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The American Ballot Box In The Mid Nineteenth Century

Author: Richard Franklin Bensel
Publisher: Cambridge University Press
ISBN: 9780521537865
Size: 40.59 MB
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During the middle of the nineteenth century, Americans voted in saloons in the most derelict sections of great cities, in hamlets swarming with Union soldiers, or in wooden cabins so isolated that even neighbors had difficulty finding them. Their votes have come down to us as election returns reporting tens of millions of officially sanctioned democratic acts. Neatly arrayed in columns by office, candidate, and party, these returns are routinely interpreted as reflections of the preferences of individual voters and thus seem to unambiguously document the existence of a robust democratic ethos. By carefully examining political activity in and around the polling place, this book suggests some important caveats which must attend this conclusion. These caveats, in turn, help to bridge the interpretive chasm now separating ethno-cultural descriptions of popular politics from political economic analyses of state and national policy-making.

The Virgin Vote

Author: Jon Grinspan
Publisher: UNC Press Books
ISBN: 1469627353
Size: 50.48 MB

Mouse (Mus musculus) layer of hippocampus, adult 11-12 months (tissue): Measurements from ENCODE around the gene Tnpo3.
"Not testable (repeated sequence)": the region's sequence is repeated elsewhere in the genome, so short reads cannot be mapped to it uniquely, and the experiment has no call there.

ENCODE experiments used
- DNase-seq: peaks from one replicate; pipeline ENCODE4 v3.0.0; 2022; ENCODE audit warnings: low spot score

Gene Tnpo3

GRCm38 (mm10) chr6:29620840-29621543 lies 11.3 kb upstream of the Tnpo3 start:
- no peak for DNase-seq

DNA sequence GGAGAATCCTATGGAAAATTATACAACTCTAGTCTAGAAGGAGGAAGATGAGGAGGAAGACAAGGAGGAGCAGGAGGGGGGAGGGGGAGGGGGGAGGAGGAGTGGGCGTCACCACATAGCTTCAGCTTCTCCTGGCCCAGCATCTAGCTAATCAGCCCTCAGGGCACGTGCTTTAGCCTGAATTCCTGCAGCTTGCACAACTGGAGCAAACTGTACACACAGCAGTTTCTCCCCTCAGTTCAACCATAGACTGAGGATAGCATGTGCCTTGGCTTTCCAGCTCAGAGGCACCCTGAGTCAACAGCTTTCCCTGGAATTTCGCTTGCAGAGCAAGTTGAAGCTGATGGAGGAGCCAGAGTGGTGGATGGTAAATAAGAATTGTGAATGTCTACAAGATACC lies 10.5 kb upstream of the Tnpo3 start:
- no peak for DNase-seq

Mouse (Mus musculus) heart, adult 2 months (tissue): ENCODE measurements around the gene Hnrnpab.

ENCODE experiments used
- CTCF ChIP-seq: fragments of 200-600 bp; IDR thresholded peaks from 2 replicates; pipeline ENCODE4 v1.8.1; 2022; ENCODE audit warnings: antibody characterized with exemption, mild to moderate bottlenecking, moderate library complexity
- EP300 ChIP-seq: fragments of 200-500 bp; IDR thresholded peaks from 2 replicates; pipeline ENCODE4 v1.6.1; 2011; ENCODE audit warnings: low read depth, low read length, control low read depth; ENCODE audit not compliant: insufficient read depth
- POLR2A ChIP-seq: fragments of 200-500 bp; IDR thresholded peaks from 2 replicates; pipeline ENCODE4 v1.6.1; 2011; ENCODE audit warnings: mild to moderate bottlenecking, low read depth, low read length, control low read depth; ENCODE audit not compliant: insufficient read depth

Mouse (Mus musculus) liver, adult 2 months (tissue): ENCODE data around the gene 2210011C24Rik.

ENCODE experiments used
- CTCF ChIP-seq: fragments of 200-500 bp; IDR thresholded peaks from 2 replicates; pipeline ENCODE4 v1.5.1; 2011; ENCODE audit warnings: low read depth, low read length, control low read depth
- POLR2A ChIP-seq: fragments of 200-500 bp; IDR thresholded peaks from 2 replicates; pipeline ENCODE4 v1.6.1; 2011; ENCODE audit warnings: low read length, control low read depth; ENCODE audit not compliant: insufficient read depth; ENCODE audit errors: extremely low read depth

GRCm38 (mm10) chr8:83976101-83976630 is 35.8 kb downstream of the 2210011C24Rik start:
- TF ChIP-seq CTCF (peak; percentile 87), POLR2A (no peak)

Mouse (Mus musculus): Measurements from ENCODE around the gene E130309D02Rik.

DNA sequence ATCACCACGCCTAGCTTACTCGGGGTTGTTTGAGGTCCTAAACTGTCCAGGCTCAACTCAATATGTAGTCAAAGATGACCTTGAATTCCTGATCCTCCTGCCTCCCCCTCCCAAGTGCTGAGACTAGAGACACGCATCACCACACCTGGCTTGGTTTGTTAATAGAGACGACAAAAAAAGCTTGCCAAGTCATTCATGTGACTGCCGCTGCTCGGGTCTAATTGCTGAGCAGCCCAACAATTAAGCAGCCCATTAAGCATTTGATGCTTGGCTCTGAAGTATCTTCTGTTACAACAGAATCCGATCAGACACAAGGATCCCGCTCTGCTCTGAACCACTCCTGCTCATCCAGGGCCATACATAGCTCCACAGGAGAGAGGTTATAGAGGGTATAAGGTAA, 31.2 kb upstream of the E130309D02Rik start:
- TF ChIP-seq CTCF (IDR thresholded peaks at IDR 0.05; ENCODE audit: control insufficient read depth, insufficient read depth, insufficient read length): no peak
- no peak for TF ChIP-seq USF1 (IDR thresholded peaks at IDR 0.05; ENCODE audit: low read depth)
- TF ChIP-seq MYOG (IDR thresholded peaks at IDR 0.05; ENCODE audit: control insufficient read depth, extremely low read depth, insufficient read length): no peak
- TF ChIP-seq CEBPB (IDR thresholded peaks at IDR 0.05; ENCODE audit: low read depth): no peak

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There was a time when young people were the most passionate participants in American democracy. In the second half of the nineteenth century--as voter turnout reached unprecedented peaks--young people led the way, hollering, fighting, and flirting at massive midnight rallies. Parents trained their children to be "violent little partisans," while politicians lobbied twenty-one-year-olds for their "virgin votes"—the first ballot cast upon reaching adulthood. In schoolhouses, saloons, and squares, young men and women proved that democracy is social and politics is personal, earning their adulthood by participating in public life. Drawing on hundreds of diaries and letters of diverse young Americans--from barmaids to belles, sharecroppers to cowboys--this book explores how exuberant young people and scheming party bosses relied on each other from the 1840s to the turn of the twentieth century. It also explains why this era ended so dramatically and asks if aspects of that strange period might be useful today. In a vivid evocation of this formative but forgotten world, Jon Grinspan recalls a time when struggling young citizens found identity and maturity in democracy.